We want every school in the country to be part of a family of schools in a strong multi academy trust. But what are academies and what are the benefits of of this plan?
The academies programme gives individual schools greater freedoms compared to local authority control. Being an academy gives schools the power to decide on the best curriculum for their pupils, determine how they spend their budgets, and much more.
What is an academy?
Academies are state-funded schools but they’re independent from local authorities meaning they aren’t run by councils. They can decide on their own curriculums, term dates, school hours and much more.
They’re still funded by the government but they get to decide how they spend their money, from how much they pay teachers to how much they spend on classroom equipment.
Over half of pupils are already educated in academies and there are three types:
- Converters – formerly council-run schools that chose to become academies;
- Sponsored – previously underperforming council-run schools in need of support, and/or judged ‘Inadequate’ by Ofsted, where the law requires them to become academies; or
- Free schools – brand new schools established to meet a need for good school places in area.
Primary, secondary, middle, all-through, 16-19, alternative provision and special schools can all be academies.
What are multi academy trusts?
Multi Academy trusts are charities that have responsibility for running a number of academies. They cannot, as charities, be run for financial profit and any surplus must be reinvested in the trust.
By working in partnership with each other, the schools within a trust can share staff, curriculum expertise and effective teaching practices, and work together to deliver the best outcomes for pupils.
While other types of school partnerships can be effective, the key difference with academy trusts is that there is shared accountability for standards across the trust; all schools within the trust support each other and the trust is accountable for them all.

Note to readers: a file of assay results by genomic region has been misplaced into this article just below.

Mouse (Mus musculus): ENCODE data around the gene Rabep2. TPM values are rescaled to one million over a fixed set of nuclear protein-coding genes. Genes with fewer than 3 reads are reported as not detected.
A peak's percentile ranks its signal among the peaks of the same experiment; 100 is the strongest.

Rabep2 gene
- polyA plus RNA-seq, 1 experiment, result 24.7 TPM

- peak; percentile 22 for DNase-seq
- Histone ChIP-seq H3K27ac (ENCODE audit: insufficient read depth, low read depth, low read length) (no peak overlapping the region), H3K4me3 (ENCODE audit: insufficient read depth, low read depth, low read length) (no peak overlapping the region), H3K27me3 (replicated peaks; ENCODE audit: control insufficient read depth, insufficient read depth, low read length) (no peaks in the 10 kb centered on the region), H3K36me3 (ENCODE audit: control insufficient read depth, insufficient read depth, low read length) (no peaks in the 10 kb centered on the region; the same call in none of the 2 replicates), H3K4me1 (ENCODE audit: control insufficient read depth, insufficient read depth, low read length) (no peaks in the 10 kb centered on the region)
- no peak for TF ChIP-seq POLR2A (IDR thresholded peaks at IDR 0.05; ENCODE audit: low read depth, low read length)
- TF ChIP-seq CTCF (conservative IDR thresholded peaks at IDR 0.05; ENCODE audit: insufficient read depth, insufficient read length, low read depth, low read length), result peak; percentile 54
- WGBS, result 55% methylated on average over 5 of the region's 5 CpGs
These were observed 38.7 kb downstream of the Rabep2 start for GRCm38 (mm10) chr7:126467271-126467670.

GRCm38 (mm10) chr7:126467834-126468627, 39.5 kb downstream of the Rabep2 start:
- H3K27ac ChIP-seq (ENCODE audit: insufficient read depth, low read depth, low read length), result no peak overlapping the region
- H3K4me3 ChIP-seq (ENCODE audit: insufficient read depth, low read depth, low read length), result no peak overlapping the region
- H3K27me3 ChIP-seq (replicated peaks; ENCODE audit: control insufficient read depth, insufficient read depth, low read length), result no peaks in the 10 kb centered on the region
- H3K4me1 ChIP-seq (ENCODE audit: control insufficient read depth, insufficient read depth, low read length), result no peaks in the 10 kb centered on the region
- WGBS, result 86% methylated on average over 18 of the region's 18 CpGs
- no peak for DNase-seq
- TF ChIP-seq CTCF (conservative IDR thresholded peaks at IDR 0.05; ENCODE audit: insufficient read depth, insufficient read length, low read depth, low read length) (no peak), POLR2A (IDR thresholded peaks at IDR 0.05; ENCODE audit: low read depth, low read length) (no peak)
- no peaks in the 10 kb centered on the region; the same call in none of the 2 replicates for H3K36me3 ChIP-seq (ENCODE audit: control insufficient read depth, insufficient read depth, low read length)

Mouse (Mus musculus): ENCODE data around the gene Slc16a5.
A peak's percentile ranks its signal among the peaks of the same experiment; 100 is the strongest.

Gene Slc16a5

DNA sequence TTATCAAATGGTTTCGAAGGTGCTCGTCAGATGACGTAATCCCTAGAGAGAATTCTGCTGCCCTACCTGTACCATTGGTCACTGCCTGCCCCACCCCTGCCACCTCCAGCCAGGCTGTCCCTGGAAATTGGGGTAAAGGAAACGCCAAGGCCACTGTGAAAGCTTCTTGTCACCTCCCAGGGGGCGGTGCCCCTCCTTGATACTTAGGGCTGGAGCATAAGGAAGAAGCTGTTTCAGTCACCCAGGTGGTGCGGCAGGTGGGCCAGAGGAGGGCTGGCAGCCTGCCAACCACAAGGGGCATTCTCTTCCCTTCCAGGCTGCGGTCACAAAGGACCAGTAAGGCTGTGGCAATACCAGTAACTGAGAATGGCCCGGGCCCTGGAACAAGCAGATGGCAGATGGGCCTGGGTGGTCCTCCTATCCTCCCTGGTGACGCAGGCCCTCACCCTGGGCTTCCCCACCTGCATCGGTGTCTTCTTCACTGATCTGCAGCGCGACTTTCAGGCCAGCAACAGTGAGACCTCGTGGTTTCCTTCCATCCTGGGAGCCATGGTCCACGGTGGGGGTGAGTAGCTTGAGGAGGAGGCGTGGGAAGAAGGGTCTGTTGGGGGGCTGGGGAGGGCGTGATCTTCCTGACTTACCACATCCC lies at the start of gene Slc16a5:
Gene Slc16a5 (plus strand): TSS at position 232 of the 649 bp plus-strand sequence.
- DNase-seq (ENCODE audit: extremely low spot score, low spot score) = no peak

Why is the government’s focus now on supporting schools to join strong trusts?
Joining a multi academy trust remains a positive choice for schools. They enable the strongest leaders to take responsibility for supporting more schools, develop great teachers and allow schools to focus on what really matters – teaching, learning and a curriculum that is based on what works.
Every year, hundreds of schools choose to convert and benefit from the freedom that academy status can provide, at a timescale that suits them best.
As we build back better from the pandemic, multi-academy trusts have the capacity to provide the best training and evidence-based curriculum support for already great teachers, freeing them to focus on what they do best – teaching.
If they have all this freedom, how are they accountable?
This freedom does not mean academies are not regulated. The department’s National and Regional Schools Commissioners and their teams, together with the Education and Skills Funding Agency, provide robust educational and financial oversight of all academy trusts.
Individual academies are still subject to Ofsted inspections and ratings in exactly the same way as council-run schools.
In fact, academies are subject to greater accountability than council-run schools because of increased financial regulation.
What happens if an academy fails? Can they be transferred back to local authorities?
If an academy is failing to meet the required standards, the current system allows the department to take swift action, including transferring the academy to a more suitable trust where necessary. But we don’t believe transferring a school back into the control of a local authority is the best way to bring about improvement.
The original version of this article was originally published in GOV.uk.
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